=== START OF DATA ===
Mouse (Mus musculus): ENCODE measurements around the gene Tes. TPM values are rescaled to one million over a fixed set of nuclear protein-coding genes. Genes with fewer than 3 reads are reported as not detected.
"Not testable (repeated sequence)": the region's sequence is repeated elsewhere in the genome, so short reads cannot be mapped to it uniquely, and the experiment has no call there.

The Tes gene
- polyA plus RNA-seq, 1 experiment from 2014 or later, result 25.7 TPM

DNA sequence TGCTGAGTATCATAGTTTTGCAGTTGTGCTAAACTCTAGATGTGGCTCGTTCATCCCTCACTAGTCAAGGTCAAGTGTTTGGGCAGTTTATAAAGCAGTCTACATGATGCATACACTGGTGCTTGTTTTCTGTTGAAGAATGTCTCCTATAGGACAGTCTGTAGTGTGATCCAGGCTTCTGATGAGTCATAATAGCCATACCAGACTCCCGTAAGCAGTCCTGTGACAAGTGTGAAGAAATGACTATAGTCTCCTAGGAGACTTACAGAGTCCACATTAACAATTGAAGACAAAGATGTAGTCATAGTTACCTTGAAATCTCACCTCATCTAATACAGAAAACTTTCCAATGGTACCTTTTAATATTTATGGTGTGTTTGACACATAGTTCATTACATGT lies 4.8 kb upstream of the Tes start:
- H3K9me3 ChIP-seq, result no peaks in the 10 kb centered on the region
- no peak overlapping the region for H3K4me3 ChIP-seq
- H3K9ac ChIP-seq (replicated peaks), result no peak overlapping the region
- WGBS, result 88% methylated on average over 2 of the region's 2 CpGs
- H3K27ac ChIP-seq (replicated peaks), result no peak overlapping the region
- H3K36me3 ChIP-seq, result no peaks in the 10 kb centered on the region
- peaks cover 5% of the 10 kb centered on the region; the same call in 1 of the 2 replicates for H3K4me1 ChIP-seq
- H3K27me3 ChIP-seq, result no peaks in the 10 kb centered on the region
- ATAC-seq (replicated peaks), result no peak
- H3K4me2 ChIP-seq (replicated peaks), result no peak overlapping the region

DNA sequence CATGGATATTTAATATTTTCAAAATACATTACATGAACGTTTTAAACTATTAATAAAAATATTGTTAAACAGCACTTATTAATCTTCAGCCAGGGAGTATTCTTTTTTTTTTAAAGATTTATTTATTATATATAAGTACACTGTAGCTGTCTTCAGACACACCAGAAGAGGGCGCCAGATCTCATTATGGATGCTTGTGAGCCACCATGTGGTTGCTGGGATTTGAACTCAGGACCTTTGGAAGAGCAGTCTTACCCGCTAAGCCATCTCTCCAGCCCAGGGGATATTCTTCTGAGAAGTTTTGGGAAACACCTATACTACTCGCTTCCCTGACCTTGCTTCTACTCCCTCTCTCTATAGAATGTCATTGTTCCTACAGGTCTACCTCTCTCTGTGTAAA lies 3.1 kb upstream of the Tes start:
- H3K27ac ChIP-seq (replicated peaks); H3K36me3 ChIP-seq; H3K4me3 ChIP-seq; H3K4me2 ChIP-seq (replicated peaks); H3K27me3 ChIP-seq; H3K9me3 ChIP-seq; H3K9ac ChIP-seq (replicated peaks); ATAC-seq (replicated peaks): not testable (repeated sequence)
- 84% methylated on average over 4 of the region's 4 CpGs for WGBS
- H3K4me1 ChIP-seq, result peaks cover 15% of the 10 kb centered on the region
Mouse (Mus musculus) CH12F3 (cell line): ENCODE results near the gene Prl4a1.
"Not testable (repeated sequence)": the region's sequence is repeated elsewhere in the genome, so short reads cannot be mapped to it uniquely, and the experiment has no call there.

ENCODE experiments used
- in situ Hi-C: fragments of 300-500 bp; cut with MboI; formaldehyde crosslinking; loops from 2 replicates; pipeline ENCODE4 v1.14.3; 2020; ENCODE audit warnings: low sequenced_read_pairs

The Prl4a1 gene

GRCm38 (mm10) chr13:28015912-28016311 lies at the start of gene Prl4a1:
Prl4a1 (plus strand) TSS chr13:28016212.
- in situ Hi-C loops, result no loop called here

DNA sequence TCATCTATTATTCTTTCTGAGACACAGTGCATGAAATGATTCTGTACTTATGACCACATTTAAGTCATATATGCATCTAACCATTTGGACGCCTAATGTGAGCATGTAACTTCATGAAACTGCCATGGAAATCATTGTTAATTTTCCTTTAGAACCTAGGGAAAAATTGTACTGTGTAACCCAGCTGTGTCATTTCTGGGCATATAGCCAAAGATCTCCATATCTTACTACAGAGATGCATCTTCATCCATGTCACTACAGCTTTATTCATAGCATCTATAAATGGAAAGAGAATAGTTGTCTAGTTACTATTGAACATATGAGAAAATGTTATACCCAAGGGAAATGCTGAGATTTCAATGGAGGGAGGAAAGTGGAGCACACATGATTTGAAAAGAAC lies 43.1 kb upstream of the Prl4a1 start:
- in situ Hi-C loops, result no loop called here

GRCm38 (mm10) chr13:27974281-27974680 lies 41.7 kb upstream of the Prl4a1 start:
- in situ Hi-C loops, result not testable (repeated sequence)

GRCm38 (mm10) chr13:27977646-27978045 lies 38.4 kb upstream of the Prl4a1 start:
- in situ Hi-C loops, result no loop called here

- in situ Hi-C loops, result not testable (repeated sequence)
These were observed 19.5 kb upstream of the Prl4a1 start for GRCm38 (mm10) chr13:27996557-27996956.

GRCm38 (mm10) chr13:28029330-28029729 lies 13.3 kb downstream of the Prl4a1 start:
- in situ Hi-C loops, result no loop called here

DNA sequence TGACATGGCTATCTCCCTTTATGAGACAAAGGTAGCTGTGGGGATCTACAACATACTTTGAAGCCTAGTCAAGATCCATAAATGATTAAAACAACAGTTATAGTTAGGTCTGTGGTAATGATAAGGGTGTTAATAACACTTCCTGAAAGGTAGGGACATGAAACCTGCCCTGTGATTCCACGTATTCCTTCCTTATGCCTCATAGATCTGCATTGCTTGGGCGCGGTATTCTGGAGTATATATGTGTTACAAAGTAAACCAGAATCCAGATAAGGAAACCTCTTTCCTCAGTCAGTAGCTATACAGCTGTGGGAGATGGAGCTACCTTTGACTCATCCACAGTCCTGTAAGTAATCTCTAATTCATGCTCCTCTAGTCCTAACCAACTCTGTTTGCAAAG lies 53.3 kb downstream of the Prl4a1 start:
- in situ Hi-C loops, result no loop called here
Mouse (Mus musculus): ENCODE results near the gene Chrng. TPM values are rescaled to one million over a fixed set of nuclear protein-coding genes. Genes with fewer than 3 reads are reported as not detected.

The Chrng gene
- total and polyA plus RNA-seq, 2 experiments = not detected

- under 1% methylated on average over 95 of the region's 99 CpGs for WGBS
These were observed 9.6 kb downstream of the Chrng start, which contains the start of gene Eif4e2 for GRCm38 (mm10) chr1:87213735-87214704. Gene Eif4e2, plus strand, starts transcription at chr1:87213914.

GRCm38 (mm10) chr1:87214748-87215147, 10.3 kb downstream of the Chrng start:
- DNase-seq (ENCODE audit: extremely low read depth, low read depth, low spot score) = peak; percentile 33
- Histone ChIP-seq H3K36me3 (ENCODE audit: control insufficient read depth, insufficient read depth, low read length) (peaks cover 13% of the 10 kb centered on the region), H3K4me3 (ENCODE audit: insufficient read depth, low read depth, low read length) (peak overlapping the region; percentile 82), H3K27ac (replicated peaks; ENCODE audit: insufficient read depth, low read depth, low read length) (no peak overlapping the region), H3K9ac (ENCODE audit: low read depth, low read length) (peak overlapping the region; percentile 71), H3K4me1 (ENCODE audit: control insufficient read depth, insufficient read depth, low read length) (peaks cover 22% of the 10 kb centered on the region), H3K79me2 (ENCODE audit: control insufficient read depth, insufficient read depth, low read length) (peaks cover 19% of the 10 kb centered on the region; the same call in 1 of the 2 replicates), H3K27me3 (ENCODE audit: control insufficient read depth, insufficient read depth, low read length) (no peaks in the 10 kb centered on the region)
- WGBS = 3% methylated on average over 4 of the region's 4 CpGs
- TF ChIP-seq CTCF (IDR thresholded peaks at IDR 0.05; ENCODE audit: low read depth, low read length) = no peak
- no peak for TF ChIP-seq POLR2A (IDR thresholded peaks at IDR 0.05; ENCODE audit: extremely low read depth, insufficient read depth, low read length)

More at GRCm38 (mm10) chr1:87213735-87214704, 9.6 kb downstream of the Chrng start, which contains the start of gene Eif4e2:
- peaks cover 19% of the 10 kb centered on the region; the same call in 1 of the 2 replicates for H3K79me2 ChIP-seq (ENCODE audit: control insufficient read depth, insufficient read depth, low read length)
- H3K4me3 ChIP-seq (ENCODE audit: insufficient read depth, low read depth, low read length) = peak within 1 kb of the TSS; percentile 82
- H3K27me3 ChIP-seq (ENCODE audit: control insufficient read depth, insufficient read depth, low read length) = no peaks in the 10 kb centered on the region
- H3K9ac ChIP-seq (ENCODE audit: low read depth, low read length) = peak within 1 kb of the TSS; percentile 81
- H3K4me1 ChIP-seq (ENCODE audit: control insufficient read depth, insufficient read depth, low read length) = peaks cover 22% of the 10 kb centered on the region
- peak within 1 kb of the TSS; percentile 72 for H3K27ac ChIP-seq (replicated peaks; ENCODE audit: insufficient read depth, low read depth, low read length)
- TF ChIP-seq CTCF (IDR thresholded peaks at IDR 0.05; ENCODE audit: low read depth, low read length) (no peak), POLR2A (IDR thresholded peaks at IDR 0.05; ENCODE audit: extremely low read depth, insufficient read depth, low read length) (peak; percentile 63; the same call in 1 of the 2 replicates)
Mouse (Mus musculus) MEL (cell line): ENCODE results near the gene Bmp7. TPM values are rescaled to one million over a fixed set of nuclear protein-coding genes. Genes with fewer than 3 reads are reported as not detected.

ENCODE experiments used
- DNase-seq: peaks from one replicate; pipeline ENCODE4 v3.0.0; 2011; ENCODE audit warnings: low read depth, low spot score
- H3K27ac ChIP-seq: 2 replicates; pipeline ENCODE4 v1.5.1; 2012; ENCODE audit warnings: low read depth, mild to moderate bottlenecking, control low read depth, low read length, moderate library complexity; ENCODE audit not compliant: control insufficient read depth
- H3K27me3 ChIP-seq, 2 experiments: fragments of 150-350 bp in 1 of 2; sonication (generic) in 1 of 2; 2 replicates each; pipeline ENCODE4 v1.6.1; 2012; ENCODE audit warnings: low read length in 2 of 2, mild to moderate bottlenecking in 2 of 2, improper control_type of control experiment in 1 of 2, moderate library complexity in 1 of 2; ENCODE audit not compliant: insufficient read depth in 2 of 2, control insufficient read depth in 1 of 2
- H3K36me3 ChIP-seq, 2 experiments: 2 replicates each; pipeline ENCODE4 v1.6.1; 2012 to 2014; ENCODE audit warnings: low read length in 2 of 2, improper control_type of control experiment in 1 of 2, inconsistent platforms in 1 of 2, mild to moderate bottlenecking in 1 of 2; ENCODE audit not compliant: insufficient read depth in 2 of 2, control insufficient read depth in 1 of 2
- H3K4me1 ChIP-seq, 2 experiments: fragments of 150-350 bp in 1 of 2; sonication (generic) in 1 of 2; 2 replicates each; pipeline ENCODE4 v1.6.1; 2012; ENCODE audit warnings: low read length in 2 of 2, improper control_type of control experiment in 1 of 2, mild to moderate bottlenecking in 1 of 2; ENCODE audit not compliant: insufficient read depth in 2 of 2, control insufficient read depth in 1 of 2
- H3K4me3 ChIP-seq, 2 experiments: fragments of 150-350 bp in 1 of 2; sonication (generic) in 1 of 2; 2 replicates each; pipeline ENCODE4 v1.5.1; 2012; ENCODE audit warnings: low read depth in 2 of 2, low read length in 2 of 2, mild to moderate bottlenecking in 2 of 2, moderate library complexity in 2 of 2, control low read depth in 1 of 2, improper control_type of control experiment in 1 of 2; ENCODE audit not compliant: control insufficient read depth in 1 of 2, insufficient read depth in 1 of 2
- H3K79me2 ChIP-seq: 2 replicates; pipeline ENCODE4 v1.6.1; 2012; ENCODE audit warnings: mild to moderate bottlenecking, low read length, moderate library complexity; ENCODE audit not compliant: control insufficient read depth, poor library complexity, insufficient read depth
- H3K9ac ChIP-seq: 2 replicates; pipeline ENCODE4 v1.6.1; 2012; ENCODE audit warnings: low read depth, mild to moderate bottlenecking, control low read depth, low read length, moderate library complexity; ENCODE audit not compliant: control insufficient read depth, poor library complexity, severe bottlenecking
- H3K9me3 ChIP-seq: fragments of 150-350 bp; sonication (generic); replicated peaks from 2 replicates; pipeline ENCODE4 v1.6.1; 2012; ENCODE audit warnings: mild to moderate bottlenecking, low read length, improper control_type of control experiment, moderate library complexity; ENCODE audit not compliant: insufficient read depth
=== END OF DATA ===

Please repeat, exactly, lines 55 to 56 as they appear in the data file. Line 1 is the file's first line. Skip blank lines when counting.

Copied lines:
- H3K9ac ChIP-seq (ENCODE audit: low read depth, low read length) = peak within 1 kb of the TSS; percentile 81
- H3K4me1 ChIP-seq (ENCODE audit: control insufficient read depth, insufficient read depth, low read length) = peaks cover 22% of the 10 kb centered on the region